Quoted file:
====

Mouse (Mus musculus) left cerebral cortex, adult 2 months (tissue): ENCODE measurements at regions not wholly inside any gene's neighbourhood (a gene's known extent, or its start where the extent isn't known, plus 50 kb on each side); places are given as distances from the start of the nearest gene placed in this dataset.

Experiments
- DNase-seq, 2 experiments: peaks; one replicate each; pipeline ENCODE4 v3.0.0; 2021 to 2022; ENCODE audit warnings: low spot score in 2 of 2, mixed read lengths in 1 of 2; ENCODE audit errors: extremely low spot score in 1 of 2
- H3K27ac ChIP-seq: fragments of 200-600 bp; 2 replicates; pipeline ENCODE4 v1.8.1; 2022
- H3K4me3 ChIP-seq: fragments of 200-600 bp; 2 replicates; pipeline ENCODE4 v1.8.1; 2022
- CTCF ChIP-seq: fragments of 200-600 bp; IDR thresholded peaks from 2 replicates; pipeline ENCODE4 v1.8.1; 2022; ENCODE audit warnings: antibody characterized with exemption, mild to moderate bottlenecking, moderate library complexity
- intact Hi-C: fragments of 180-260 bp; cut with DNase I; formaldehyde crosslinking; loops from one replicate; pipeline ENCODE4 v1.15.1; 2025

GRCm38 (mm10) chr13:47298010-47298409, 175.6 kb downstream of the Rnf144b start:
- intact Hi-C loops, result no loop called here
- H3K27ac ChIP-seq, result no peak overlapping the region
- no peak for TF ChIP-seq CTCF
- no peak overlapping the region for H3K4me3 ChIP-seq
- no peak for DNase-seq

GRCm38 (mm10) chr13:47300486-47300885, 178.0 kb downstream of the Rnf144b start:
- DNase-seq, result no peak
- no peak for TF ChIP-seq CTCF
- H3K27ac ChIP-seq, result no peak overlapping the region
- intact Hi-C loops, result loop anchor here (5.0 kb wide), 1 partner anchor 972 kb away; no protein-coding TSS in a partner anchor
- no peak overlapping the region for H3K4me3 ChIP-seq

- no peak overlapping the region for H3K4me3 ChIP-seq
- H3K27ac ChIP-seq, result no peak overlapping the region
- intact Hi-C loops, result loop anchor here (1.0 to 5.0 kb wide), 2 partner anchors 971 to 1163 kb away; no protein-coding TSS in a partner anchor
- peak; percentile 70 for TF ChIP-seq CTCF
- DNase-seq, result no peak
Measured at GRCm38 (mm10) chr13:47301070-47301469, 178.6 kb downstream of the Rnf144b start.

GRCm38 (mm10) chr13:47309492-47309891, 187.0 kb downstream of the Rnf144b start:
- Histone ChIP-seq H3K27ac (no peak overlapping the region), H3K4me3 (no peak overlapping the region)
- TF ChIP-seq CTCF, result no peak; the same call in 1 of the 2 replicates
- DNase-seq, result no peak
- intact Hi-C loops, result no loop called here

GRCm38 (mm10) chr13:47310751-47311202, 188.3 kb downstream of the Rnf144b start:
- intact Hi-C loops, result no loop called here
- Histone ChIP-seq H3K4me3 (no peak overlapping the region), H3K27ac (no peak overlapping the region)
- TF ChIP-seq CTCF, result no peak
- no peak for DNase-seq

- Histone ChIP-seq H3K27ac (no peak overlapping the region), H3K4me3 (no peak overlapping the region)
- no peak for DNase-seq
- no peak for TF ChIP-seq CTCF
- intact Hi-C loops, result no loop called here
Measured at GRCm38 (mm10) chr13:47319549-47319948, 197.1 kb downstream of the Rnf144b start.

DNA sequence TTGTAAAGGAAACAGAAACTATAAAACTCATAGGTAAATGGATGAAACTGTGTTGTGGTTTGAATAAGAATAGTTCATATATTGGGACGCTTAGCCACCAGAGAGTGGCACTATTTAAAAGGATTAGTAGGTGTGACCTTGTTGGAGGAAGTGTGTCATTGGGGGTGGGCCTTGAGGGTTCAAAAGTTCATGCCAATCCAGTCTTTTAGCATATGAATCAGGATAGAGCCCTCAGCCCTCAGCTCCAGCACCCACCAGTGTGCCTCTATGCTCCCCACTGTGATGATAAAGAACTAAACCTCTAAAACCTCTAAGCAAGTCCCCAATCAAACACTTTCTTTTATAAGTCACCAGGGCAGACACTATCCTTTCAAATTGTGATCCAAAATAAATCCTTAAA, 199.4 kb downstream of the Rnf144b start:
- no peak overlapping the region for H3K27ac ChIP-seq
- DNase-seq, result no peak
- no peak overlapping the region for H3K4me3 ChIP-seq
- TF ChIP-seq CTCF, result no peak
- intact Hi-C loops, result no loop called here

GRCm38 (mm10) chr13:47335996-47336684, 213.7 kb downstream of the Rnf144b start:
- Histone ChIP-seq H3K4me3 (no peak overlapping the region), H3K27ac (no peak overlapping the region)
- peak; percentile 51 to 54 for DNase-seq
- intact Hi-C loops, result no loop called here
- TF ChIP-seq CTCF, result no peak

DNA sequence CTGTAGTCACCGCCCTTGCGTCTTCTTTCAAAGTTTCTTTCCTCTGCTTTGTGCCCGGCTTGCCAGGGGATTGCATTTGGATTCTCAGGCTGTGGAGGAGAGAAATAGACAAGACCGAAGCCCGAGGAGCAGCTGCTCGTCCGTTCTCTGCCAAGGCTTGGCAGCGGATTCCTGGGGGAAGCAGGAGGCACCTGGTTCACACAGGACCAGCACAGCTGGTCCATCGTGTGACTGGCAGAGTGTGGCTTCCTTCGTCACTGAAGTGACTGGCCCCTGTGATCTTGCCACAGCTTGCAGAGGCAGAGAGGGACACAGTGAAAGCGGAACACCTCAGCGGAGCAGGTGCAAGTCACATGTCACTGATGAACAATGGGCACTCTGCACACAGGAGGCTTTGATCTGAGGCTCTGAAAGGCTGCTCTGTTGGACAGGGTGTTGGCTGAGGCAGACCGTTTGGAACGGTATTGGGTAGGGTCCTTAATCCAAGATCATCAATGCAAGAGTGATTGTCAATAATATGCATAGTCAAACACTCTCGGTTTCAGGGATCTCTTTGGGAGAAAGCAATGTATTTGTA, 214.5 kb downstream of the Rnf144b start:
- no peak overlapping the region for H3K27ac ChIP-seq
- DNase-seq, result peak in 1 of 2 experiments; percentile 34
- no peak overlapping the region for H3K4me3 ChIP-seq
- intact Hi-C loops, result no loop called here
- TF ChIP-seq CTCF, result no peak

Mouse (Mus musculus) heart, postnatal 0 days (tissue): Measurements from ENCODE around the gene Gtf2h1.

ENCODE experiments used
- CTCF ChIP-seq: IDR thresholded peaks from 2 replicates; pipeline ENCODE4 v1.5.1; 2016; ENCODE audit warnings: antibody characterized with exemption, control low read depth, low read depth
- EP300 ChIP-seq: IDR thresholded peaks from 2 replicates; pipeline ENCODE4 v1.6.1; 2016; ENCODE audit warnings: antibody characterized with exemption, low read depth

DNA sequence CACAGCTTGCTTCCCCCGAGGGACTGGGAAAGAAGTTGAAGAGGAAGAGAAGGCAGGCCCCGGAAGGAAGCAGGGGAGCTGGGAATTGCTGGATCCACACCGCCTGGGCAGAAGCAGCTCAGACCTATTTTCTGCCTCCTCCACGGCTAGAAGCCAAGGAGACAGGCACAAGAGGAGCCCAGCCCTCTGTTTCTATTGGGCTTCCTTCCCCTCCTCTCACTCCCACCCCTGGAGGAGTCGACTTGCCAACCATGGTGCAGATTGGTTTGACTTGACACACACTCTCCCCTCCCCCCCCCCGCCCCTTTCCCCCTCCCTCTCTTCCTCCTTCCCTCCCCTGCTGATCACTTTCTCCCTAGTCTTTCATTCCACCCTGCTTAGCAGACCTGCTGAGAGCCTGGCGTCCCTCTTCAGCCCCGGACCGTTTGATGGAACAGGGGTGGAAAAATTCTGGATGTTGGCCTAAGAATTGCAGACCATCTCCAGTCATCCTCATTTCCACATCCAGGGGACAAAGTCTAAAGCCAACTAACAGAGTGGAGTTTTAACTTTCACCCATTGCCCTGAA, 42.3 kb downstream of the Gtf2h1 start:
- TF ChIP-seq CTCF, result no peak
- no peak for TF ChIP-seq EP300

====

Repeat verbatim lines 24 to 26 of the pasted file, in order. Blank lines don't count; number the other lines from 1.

- DNase-seq, result no peak
Measured at GRCm38 (mm10) chr13:47301070-47301469, 178.6 kb downstream of the Rnf144b start.

GRCm38 (mm10) chr13:47309492-47309891, 187.0 kb downstream of the Rnf144b start: